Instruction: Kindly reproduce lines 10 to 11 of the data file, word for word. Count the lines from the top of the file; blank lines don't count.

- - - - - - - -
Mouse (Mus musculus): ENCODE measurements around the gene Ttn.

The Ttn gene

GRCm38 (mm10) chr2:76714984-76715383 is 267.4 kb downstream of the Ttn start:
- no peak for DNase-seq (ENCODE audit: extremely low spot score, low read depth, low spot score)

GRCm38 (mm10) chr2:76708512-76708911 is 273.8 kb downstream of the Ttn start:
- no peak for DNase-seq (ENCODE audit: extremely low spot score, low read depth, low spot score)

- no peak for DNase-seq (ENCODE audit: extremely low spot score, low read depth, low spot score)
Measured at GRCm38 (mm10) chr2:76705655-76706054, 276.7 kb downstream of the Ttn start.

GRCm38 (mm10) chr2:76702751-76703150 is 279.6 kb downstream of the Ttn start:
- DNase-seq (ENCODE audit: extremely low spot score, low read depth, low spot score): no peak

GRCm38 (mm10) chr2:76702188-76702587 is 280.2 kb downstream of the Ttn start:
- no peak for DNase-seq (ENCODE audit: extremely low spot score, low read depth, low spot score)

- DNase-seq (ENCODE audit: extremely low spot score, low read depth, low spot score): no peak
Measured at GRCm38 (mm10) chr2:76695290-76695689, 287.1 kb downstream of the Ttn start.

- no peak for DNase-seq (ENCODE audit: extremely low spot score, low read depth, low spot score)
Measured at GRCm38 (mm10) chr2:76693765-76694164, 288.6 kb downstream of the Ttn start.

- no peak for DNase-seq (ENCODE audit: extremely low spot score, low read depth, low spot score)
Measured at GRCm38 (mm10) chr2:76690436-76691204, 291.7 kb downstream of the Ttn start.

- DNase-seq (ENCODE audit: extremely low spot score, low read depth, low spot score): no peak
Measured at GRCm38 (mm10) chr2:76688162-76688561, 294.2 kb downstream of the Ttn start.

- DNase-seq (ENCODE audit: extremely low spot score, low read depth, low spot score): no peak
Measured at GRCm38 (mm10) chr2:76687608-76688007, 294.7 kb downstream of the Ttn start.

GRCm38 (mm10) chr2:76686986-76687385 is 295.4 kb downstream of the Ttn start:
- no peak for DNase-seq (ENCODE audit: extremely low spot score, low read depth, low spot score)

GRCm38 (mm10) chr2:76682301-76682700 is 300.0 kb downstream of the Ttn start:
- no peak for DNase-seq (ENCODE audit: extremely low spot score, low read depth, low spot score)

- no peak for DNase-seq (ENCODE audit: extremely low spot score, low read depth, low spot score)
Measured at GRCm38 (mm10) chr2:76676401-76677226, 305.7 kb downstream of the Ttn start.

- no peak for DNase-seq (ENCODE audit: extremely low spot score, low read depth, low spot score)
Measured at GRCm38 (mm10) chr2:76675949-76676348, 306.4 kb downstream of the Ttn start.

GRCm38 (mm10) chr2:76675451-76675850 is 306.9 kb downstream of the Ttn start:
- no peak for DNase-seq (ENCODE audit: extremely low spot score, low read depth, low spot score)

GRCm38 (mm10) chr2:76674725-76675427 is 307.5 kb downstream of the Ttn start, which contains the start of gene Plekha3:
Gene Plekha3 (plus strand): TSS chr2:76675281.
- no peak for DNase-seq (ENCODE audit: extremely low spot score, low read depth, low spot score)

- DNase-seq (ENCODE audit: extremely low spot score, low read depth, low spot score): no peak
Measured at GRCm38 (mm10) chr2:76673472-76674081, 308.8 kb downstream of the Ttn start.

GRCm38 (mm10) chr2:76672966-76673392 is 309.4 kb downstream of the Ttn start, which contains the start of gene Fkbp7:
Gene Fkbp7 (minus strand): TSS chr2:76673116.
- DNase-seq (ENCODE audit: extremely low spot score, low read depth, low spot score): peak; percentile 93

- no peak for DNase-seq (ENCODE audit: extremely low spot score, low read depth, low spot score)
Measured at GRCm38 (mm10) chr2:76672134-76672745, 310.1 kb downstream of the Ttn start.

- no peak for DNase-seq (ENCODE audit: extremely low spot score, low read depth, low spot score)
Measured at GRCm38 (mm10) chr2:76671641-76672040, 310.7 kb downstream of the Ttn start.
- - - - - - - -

- DNase-seq (ENCODE audit: extremely low spot score, low read depth, low spot score): no peak

GRCm38 (mm10) chr2:76702188-76702587 is 280.2 kb downstream of the Ttn start: